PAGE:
I don't know nearly as much about Dr. Jeffrey Shuren as I do about Tom Abrams, his counterpart in FDA's DDMAC. But if he's making more promises that the FDA hasn't the ability to keep, then I urge that he resign along with Tom Abrams (see "Is It Time for Abrams to Leave?").
As you probably know, DDMAC first "promised" that it would issue social media guidance for pharmaceutical promotion by the end of 2010. When they missed that date, Abrams "promised" it would be done by the end of Q1 20011, which leaves only about 2 weeks for the FDA to fulfill that "promise."
Most observers, however, believe FDA will not deliver social media guidance before April Fool's Day 2011. Considering the looming budget cuts suggested by some anti-government bloat lawmakers, it could be a cold day in hell before FDA can spare the resources to get the job done as "promised."
Regarding mobile devices FDA has a much, much greater challenge in issuing guidance. The issue has to do with agency approval of Mobile medical applications as medical devices. So far, FDA has approved two mobile applications:
- MobiUS, a smartphone-based ultrasound imaging application for use in obstetric, gastrointestinal, cardiac andother clinical applications.
- Mobile MIM, a mobile diagnostic radiology application that facilitates viewing of medical images for diagnostic purposes via Apple’s iPhone and iPad devices.
Is the FDA technologically competent enough to evaluate mobile App software? It's a valid question considering that many people have doubted that FDA was competent enough to understand social media and issue guidance in that realm. Software, which operates behind the scenes, is even more of a challenge.
Faulty software can make medical devices dangerous. Think of "HAL" in charge of millions of pacemakers. That sort of thing.
There is a relation between mobile medical Apps and pharmaceutical marketing. Many pharmaceutical marketers are developing mobile Apps. The latest one I've come across is Janssen's "Psoriasis" app for the iPhone and iPad (see it here on iTunes).
The physician version -- which any non-physician can easily access -- includes a "PASI calculator." PASI stands for "Psoriasis Area and Severity Index," which is a tool for the measurement of severity of psoriasis. According to the wikipedia entry, the following formula is used to calculate PASI:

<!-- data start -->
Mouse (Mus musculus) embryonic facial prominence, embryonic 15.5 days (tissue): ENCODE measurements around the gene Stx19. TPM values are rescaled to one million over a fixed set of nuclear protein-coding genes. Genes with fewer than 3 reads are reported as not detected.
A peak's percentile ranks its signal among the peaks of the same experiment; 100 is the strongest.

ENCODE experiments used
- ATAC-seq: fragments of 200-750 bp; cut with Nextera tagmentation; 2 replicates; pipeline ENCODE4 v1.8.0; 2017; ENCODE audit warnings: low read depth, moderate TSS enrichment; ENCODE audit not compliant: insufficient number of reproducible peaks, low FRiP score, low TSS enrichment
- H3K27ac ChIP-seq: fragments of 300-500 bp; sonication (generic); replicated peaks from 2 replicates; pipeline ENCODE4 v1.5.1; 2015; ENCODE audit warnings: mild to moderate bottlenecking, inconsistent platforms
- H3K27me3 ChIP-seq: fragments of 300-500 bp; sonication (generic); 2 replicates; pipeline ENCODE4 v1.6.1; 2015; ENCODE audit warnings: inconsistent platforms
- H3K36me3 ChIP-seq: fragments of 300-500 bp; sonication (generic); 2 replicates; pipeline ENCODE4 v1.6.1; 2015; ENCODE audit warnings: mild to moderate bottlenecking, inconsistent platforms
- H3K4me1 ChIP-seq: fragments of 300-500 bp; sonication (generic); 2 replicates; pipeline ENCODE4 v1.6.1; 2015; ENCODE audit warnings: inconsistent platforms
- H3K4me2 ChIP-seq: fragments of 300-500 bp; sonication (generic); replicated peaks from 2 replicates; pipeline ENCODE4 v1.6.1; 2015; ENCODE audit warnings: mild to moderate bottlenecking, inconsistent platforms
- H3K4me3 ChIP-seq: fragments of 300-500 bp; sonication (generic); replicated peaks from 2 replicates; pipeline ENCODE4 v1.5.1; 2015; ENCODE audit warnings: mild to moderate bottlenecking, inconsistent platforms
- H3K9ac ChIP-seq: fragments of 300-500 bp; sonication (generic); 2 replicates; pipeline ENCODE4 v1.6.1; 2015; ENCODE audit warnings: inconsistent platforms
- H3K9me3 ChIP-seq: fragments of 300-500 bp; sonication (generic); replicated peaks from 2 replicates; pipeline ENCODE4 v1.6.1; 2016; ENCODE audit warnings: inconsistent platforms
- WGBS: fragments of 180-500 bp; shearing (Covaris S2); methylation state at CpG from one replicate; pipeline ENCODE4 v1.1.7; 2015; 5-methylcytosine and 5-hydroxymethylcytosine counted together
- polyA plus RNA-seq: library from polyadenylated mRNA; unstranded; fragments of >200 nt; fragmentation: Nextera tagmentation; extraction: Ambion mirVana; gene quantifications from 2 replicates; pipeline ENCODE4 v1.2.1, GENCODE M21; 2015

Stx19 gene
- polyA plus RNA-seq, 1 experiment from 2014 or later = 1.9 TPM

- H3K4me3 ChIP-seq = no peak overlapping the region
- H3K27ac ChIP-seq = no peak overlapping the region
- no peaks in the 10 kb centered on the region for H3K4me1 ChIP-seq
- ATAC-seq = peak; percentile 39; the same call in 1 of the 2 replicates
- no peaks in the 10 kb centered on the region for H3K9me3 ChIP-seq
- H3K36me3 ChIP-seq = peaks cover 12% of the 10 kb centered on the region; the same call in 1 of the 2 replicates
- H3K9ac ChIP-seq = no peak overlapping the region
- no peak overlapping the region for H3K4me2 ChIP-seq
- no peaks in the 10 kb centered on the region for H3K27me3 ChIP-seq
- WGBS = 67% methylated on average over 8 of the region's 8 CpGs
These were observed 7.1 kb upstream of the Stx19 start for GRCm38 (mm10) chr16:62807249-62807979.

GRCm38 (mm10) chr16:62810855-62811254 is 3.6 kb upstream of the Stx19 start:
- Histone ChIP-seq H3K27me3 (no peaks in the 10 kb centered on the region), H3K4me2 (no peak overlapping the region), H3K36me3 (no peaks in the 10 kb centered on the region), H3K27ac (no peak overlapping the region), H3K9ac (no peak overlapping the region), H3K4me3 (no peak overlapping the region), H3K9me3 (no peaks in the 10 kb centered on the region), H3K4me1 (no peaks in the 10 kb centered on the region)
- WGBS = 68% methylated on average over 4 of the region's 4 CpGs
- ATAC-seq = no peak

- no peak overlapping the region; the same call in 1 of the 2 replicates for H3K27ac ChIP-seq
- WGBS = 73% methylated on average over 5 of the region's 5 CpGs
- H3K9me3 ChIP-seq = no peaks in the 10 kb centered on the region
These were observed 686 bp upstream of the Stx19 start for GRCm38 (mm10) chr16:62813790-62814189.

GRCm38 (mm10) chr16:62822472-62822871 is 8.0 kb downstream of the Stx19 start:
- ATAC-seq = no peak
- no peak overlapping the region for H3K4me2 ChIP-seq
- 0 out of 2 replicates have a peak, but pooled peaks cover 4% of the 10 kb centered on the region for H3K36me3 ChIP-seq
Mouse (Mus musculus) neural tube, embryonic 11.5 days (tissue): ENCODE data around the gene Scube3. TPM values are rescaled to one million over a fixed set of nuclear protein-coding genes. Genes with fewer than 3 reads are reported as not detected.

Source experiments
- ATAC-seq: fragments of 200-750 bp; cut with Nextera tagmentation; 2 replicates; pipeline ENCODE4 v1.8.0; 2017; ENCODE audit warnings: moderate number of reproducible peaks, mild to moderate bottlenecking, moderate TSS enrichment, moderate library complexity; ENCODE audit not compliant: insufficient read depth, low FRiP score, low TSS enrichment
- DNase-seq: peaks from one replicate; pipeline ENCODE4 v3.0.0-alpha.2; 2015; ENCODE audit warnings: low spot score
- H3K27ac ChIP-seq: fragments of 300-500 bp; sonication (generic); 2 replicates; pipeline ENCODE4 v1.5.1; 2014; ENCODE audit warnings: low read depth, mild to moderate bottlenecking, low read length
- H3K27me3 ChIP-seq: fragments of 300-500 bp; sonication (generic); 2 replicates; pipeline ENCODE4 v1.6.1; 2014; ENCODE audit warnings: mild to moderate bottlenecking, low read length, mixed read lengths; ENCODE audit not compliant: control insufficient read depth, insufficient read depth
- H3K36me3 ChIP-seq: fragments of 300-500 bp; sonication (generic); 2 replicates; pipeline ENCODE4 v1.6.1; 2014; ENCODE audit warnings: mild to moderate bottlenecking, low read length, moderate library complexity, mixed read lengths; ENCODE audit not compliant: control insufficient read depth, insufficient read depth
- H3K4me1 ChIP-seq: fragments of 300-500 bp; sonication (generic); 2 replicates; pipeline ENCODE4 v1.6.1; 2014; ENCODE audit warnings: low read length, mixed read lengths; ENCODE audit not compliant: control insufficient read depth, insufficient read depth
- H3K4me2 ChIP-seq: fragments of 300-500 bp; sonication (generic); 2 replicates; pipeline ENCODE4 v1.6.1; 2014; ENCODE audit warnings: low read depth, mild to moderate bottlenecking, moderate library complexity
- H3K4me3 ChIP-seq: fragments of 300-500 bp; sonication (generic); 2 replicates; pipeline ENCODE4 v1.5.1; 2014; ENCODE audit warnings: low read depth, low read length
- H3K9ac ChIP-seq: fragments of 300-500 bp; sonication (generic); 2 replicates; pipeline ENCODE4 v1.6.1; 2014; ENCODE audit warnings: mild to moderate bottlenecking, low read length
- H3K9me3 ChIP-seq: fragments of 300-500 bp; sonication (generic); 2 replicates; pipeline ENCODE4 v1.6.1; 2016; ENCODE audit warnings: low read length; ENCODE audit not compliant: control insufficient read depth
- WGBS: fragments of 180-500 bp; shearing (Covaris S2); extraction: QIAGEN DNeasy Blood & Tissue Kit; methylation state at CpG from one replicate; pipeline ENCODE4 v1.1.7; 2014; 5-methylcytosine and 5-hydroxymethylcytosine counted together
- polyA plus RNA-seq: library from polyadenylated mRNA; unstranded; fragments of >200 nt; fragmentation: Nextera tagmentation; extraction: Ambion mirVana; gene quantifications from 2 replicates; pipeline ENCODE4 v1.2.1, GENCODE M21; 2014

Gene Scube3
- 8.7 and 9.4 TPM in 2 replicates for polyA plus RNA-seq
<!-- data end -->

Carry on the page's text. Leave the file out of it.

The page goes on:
I won't get into the details here, but I wonder if this is the equation used in the software that calculates PASI in Janssen's Psoriasis App? Does the software implement the equation correctly? Has it been tested and certified as correct? By whom?
Jannsen does include this statement in its disclaimer: "The information provided on this App is not a substitute for professional medical care." This is par for the course when dealing with consumers who may be using the PASI calculator without medical supervision.
But I can't find any information about the clinical validity of the PASI calculator, which is an issue I've often blogged about (see, for example, "Pharma Symptom Quiz Goes to the Dogs!" and links therein).
This is just a simple example of a medical App that depends on the accuracy of its software to function properly. If marketers design the Apps and hire outside tech agencies to develop the Apps, then there is the possibility that the software can be "gamed" to provide desired results (eg, higher PASI score) much like the software of Vegas slot machines are "gamed" to favor the house.
Is the Janssen Psoriasis App a medical device that needs to be approved by the FDA? I think that's a valid question to ask since the App encourages physicians to use it: "This interactive PASI calculator enables you to generate a PASI score for your patients."
P.S. Janssen says that the Psoriasis iPhone App is "Intended for a European audience." But it -- like ALL iPhone Apps -- is available on iTunes, which is a US retail Web site. Does that trump "intention" and does intention matter as far as the FDA is concerned?
P.S. See "Checking Under the Hood of Pharma Mobile Apps" for an update.